Ivars Peterson

Newton's Clock: Chaos in the solar system

The solar system seems to be the epitome of regularity, but there has always been a doubt about whether it is truly stable in the long term - Newton thought that divine intervention might be required from time to time. This isn't a book about the latest discoveries in astronomy, rather it's a look at the history of how a certain problem has been tackled. Peterson is a skilled author and presents what can be a dry subject in an interesting way, with the use of plenty of illusttrations. For instance although the book is wholly nonmathematical, it gives the reader some understanding of mathematical concepts such as Poincare's maps.

The book follows a more or less chronological path, starting with the early ideas of the Greeks and finishing with the recent use of powerful computers to follow the behaviour of the solar system. However it is possible to read the chapters independently if required. In particular those on the behaviour of the moon, the gaps in the asteroid belt, and the tumbling of Saturn's satellite Hyperion would be useful to a reader requiring information on a particular subject. I think it's better to read the whole book though, as this shows how the problem of the stability of the solar system just refuses to go away.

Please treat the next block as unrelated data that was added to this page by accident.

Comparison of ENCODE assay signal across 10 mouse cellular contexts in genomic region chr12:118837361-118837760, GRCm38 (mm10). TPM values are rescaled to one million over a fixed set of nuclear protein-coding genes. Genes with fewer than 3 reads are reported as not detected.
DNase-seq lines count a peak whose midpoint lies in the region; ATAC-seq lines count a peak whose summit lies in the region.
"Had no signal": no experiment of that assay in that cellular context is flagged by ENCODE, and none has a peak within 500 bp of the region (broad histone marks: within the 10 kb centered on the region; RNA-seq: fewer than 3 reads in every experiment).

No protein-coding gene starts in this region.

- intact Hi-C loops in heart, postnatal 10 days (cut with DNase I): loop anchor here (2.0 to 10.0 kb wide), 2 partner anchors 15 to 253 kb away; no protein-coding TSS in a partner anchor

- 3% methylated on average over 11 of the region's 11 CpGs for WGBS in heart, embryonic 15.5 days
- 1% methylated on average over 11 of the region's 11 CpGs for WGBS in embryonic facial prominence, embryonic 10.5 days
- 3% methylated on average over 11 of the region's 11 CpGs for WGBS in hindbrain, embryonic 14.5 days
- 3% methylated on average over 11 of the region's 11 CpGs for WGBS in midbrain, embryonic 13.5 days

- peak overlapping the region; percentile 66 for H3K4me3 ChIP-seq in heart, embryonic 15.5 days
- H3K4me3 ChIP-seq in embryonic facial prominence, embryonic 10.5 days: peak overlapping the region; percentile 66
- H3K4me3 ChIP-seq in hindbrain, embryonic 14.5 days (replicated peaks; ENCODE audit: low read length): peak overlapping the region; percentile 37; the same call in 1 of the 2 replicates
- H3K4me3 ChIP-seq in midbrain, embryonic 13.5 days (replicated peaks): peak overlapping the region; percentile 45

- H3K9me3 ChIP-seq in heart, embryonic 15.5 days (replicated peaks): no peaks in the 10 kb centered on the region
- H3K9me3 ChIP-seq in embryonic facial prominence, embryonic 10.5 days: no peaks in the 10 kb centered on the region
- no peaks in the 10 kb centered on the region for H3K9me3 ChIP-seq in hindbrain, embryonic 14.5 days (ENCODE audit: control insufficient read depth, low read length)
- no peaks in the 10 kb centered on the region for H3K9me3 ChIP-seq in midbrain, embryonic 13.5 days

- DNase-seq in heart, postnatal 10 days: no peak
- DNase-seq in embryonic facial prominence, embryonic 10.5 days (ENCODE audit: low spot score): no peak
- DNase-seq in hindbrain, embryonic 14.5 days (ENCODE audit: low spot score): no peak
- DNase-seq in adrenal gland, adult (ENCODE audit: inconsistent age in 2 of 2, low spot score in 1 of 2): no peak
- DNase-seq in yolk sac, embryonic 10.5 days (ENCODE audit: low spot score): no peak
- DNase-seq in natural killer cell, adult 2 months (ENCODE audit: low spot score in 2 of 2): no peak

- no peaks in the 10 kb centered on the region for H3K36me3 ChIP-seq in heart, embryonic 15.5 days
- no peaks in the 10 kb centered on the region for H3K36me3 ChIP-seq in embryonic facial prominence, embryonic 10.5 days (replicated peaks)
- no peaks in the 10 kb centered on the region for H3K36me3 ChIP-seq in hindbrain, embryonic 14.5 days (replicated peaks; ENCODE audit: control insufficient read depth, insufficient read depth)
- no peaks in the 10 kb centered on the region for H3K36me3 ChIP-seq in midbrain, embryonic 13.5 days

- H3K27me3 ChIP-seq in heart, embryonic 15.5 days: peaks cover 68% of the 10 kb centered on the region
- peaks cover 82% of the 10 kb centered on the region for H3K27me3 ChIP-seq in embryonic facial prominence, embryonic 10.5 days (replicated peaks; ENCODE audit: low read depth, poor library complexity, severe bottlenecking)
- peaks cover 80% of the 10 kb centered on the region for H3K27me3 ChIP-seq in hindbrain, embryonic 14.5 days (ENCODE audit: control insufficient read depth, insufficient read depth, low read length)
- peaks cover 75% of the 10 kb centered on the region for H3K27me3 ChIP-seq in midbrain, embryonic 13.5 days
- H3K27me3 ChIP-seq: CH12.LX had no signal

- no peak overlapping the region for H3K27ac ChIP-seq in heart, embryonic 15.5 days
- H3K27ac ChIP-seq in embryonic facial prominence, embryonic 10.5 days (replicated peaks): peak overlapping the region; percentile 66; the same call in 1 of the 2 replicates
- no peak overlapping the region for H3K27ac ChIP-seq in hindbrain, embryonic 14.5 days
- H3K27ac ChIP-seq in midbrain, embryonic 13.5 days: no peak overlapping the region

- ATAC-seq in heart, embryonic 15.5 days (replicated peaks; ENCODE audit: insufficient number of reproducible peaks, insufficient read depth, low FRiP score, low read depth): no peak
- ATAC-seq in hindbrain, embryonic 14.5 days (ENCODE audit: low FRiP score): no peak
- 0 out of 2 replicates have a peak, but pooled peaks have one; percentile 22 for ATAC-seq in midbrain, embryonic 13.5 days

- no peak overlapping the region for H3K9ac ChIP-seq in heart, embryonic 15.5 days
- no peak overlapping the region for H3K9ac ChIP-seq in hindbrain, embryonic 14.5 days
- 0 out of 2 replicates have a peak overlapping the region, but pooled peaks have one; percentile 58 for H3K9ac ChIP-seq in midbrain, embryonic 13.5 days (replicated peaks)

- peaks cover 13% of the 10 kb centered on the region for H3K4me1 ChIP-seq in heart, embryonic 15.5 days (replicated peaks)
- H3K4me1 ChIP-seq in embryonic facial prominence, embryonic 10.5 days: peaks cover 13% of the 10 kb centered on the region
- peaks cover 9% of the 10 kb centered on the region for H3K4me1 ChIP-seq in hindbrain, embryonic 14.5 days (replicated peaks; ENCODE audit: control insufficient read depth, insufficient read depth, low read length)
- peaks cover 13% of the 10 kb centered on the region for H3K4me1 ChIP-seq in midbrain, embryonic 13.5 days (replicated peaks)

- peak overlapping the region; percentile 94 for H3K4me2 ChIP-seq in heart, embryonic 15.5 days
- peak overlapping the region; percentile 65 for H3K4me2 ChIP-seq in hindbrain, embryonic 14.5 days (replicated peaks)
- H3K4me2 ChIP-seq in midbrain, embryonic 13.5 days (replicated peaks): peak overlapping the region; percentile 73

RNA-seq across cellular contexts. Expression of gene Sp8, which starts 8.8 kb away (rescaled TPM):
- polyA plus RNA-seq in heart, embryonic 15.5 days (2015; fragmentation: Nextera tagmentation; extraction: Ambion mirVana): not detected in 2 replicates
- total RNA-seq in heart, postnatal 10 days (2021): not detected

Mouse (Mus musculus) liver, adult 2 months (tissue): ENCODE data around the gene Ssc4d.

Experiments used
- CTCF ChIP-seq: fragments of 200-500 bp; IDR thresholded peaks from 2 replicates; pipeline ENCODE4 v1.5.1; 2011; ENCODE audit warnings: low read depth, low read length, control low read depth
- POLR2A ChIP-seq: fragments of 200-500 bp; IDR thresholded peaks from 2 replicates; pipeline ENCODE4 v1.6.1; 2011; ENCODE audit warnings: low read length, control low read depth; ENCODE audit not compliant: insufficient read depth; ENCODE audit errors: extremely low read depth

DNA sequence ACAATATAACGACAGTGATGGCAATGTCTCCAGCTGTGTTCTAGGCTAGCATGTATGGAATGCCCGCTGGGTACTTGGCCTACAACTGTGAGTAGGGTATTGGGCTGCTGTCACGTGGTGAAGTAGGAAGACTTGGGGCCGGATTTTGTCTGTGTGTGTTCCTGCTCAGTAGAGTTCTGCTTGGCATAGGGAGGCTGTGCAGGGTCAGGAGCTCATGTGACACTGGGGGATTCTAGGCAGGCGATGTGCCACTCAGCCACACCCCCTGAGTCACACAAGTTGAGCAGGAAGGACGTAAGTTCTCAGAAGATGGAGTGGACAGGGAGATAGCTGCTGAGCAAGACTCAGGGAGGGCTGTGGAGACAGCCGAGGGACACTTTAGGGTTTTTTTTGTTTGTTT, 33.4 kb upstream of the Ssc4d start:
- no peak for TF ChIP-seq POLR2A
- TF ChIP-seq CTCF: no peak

Amazon.com info
Paperback 334 pages  
ISBN: 0716727242
Salesrank: 2475464
Published: 1995 W H Freeman & Co
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Amazon.co.uk info
Paperback 336 pages  
ISBN: 0716727242
Salesrank: 1030923
Weight:0.95 lbs
Published: 1995 W.H.Freeman & Co Ltd
Marketplace:New from £31.93:Used from £0.01
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Amazon.ca info
Paperback 336 pages  
ISBN: 0716727242
Salesrank: 1372624
Weight:0.95 lbs
Published: 1995 Times Books
Marketplace:New from CDN$ 45.33:Used from CDN$ 0.53
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Product Description
"Astronomers, mathematicians, and physicists have barely got to grips with chaos, except as a 'problem' to be overcome. This book gives an excellent introduction to some of the issues and should be of interest to readers of all backgrounds." The Observatory "Here is a book for all who thought that there was nothing new in Newtonian mechanics." New Scientist